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  1. Ethical Dimensions of Disparities in Depression Research and Treatment in the Pharmacogenomic Era.Lisa S. Parker & Valerie B. Satkoske - 2012 - Journal of Law, Medicine and Ethics 40 (4):886-903.
    Disparities in access to, and utilization of, treatment for depression among African-American and Caucasian elderly adults have been well-documented. Less fully explored are the multidimensional factors responsible for these disparities. The intersection of cultural constructs, socioeconomic factors, multiple levels of racism, and stigma attending both mental health issues and older age may help to explain disparities in the treatment of the depressed elderly. Personalized medicine with its promise of developing interventions tailored to an individual's health needs and genetically related response (...)
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  • Ethical Dimensions of Disparities in Depression Research and Treatment in the Pharmacogenomic Era.Lisa S. Parker & Valerie B. Satkoske - 2012 - Journal of Law, Medicine and Ethics 40 (4):886-903.
    Personalized medicine with its promise of developing interventions tailored to an individual's health need and genetically related response to treatment might seem a promising antidote to the documented underutilization of standard depression treatments by African Americans. In addition, understanding depression not merely in biochemical terms but also in genetic terms might seem to counter cultural beliefs and stigma that attach to depression when conceived as a mood or behavioral problem under an individual's control. After all, if there is one thing (...)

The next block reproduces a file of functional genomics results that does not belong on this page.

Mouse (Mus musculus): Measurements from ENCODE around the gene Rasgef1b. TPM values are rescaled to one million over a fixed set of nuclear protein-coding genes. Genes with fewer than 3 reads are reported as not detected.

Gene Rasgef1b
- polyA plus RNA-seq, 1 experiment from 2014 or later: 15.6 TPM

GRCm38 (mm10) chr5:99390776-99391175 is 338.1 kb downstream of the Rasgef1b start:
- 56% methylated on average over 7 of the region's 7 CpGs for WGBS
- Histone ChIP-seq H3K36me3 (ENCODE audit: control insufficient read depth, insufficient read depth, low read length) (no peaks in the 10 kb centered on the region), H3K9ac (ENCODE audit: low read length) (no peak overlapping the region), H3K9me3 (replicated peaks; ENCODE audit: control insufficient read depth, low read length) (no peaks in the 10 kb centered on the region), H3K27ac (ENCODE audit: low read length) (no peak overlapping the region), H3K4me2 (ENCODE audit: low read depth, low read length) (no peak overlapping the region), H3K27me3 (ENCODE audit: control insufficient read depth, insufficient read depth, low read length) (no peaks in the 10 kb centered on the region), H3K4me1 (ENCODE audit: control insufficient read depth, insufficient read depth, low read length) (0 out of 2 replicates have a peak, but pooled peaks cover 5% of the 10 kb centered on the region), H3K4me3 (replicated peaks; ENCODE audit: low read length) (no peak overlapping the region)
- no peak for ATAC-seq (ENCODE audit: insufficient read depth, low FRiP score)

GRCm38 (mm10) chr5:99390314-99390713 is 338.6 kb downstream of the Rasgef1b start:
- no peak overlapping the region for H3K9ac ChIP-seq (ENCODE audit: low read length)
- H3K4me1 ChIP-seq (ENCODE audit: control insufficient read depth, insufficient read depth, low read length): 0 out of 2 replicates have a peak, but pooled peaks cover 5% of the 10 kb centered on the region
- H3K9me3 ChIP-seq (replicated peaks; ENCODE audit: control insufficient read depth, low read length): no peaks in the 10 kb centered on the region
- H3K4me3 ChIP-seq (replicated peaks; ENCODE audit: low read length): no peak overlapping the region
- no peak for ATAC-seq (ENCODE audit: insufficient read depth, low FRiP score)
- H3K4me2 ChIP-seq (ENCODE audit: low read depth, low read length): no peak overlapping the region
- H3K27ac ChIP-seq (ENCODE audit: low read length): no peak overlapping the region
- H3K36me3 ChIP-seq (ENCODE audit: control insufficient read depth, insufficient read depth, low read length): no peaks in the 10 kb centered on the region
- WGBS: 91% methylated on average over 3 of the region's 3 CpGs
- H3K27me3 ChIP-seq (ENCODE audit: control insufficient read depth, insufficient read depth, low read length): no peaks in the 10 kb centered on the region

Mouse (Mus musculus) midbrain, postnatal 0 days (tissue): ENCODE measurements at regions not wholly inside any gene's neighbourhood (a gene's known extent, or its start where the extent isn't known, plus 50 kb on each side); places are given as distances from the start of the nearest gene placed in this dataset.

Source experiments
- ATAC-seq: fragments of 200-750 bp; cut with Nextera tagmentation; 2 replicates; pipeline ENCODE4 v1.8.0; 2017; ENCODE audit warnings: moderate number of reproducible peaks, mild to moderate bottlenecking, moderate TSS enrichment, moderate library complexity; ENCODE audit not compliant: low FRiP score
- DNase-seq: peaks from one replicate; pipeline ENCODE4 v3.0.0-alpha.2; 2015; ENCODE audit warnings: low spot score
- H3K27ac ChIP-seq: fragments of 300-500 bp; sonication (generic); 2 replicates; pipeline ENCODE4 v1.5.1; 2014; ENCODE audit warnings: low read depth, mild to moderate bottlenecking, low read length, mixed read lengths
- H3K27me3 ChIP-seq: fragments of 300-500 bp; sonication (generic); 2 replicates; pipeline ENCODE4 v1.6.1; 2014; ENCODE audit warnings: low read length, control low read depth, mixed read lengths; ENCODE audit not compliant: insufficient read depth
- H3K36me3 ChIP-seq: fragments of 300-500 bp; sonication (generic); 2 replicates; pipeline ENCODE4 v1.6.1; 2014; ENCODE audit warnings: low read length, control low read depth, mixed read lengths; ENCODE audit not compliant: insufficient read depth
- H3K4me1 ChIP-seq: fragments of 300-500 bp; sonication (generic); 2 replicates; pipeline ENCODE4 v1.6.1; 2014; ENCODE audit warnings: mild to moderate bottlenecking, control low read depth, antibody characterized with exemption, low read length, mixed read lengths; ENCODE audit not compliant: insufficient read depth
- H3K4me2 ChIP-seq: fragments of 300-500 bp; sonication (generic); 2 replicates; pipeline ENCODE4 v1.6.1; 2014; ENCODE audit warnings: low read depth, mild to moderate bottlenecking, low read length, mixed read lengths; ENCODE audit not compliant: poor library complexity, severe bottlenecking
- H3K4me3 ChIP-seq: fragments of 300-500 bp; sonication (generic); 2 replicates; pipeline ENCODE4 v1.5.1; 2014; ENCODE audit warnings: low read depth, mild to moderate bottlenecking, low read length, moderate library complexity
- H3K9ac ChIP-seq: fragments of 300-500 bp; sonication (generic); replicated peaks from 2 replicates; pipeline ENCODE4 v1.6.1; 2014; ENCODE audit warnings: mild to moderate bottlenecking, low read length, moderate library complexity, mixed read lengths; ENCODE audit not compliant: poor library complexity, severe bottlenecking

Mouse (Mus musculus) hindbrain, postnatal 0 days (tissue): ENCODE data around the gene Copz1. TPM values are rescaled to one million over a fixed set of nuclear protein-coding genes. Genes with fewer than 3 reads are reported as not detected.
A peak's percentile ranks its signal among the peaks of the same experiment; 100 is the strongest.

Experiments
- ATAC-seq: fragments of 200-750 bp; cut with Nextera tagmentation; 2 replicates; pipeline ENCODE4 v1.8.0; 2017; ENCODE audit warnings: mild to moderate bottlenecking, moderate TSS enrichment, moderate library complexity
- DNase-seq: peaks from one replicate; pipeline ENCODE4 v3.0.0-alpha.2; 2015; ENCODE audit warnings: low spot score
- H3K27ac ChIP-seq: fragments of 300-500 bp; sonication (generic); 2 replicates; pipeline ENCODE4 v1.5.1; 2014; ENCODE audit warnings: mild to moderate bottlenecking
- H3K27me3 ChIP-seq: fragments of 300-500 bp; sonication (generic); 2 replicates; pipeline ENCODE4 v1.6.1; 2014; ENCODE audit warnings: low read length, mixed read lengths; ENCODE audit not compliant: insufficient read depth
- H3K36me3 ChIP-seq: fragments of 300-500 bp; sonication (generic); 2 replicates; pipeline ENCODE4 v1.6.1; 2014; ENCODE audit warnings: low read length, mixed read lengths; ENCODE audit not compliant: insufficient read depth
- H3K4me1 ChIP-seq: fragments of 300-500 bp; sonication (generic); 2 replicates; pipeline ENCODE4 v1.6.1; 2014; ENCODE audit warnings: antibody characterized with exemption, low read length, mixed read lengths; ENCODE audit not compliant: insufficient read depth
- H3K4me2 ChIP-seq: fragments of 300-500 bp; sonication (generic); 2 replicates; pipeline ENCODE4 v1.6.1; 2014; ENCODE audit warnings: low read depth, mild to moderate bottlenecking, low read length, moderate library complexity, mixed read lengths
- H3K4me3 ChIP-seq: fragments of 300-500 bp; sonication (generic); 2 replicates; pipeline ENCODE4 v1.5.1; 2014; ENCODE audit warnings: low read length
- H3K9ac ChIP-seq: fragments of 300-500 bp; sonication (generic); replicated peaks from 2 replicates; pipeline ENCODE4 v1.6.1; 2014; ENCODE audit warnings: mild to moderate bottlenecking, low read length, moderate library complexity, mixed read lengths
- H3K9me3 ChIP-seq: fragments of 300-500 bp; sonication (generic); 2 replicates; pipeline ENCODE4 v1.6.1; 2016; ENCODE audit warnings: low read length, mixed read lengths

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  • Grassroots Marketing in a Global Era: More Lessons From BiDil.Britt M. Rusert & Charmaine D. M. Royal - 2011 - Journal of Law, Medicine and Ethics 39 (1):79-90.
    BiDil, a heart failure drug for African Americans, emerged five years ago as the first FDA approved drug targeted at a specific racial group. While critical scholarship and the popular media have meticulously detailed the history of BiDil from its inauspicious beginnings as a generic combination drug for the general population to its dramatic resuscitation as a racial medicine, the enthusiastic support shown by some African American interest groups has been too little understood, as has their argument that BiDil was (...)
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  • Grassroots Marketing in a Global Era: More Lessons From BiDil.Britt M. Rusert & Charmaine D. M. Royal - 2011 - Journal of Law, Medicine and Ethics 39 (1):79-90.
    Since the first phase of the formal effort to sequence the human genome, geneticists, social scientists and other scholars of race and ethnicity have warned that new genetic technologies and knowledge could have negative social effects, from biologizing racial and ethnic categories to the emergence of dangerous forms of genetic discrimination. Early on in the Human Genome Project, population geneticists like Luigi Luca Cavalli-Sforza enthusiastically advocated for the collection of DNA samples from global indigenous populations in order to track the (...)
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